Somali Extremists Fight over French Intelligence Agents Kidnapped in Mogadishu

Andrew McGregor

July 30, 2009

France’s growing involvement in Somalia suddenly drew attention when two French intelligence agents were kidnapped from a supposedly secure hotel in Mogadishu on July 14. The men, posing as journalists, were eating breakfast at Mogadishu’s Sahafi Hotel when gunmen wearing Somali government uniforms burst into the restaurant and seized them. The success of the operation and the absence of any resistance from security personnel led some to speculate it was an inside job.

Somali Interior MinisterSomali Interior Minister Shaykh Abdulkadir Ali Omar

Among those arrested were a number of hotel staff and bodyguards belonging to the Minister of the Interior, Shaykh Abdulkadir Ali Omar. A former deputy chairman of the Islamic Courts Union (ICU) before the Ethiopian invasion of December 2006, and still a leader of his own militia, Abdulkadir’s appointment as Somalia’s new interior minister was controversial. Abdulkadir, however, is loyal to President and former ICU chairman Shaykh Sharif Shaykh Ahmad and served as the ICU’s operations commander during the Ethiopian invasion (Reuters, February 21). Shaykh Abdulkadir was wounded and his personal secretary was killed in a targeted IED explosion near Mogadishu’s Bakara market in March (Garowe Online, March 27). No one claimed responsibility for the assassination attempt.

Abdulkadir’s bodyguards were accused of snatching the French agents before turning them over to Somali insurgents, but a government commission of inquiry said a few days later that they had found no evidence for the involvement of government officials (Horseed Media, July 21). The hotel, favored by Transitional Federal Government (TFG) officials, is located in an area tightly controlled by government troops and Ugandan and Burundian peacekeepers belonging to the African Union Mission in Somalia (AMISOM).

Whether the abducted men were then turned over (or sold) to the Islamist Hizb al-Islam militia of Shaykh Hassan Dahir Aweys remains uncertain. Prime Minister Omar Abdirashid Ali Sharmarke maintains the two were abducted by Hizb al-Islam operatives (Shabelle Media Network, July 16). At some point during their transportation to a safe location, Hizb al-Islam’s al-Shabaab allies turned up and demanded custody of both prisoners. Hours of heated argument followed, with al-Shabaab eventually being persuaded to take only one of the pair (Shabelle Media Network, July 16; AFP, July 16).

A Somali news site reported receiving information that the two men had been transported to Lower Shabelle in a convoy of battle wagons (armored pick-up trucks) where they were turned over to the forces of Shaykh Hassan Abdullah Hirsi al-Turki for concealment under heavy guard in the forests of the Juba region (AllPuntland, July 20). Al-Turki is an Islamist warlord who has close ties to al-Shabaab.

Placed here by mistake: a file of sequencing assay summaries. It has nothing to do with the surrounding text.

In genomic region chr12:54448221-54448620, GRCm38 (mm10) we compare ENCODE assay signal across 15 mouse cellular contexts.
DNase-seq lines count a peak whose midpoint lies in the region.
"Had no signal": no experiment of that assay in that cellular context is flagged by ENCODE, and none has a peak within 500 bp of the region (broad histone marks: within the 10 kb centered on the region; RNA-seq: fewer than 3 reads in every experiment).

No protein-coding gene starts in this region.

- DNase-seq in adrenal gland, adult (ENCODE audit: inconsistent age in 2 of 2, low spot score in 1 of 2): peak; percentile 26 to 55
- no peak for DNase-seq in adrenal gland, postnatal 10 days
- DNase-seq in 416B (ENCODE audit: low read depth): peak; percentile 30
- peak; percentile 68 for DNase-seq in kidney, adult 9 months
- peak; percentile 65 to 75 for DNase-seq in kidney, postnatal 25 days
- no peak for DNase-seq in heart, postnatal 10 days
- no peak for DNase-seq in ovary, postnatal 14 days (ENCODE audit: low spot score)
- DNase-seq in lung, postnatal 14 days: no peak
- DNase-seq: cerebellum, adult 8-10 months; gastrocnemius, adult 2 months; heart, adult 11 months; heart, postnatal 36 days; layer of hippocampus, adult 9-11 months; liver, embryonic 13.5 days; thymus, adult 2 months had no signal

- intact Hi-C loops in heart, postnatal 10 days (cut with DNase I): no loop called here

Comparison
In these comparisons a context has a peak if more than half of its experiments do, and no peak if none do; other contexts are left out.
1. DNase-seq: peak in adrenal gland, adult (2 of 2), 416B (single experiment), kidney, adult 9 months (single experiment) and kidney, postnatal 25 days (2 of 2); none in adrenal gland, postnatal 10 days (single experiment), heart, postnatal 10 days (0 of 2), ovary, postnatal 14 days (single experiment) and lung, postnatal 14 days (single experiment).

By some accounts, the agents will be tried for spying under Islamic law, though senior commanders have said the penalty may be a “fine,” suggesting the insurgents are badly in need of funds as American military equipment continues to flow to the TFG (, July 19).

Eventually French officials admitted the two men were not journalists; the secretary-general of the Elysée Palace (office of the French president) declared that the men were provided by the Defense Ministry “under international authority, in the preparation of a security unit for the Somali president… They were the precursors of a training unit for the praetorian guard” (AFP, July 19).

Earlier this month, France’s U.N. representative told the Security Council: “The training of Somali security forces is key to building the country’s military capacity.” [1] France started training an initial force of 150 TFG soldiers at the French military base in Djibouti this month, two months ahead of schedule (AFP, July 21). They are the first of a battalion of 500 men scheduled to receive military training. France has sought the participation of other European nations in training as part of a full-fledged mission under the European Security and Defense Policy (ESDP), but other European parties have expressed concern about whether the trained troops would remain loyal to the TFG after returning to Somalia (, May 20).

Besides training TFG troops in Djibouti, the French military has made its presence felt in Somalia in other ways. A joint French-Spanish naval mission, “Atalante,” has been providing security against piracy in the Gulf of Aden since December 2008 and France has also provided military training to the Ugandan and Burundian troops of AMISOM, who are now battling al-Shabaab and Hizb al-Islam fighters in Mogadishu.
The choice of the intelligence agents to disguise themselves as journalists has drawn condemnation from Somalia’s much-threatened journalist community. Eight Somali journalists have been murdered in the last two years and scores beaten or imprisoned. The Somalis fear such impersonations will only fuel the popular conception of journalists as agents of foreign powers.


[1] Security Council: Somalia – Statement made by Mr. Jean-Maurice Ripert, Permanent Representative of France to the United Nations, July 9, 2009

This article first appeared in the July 30, 2009 issue of the Jamestown Foundation’s Terrorism Monitor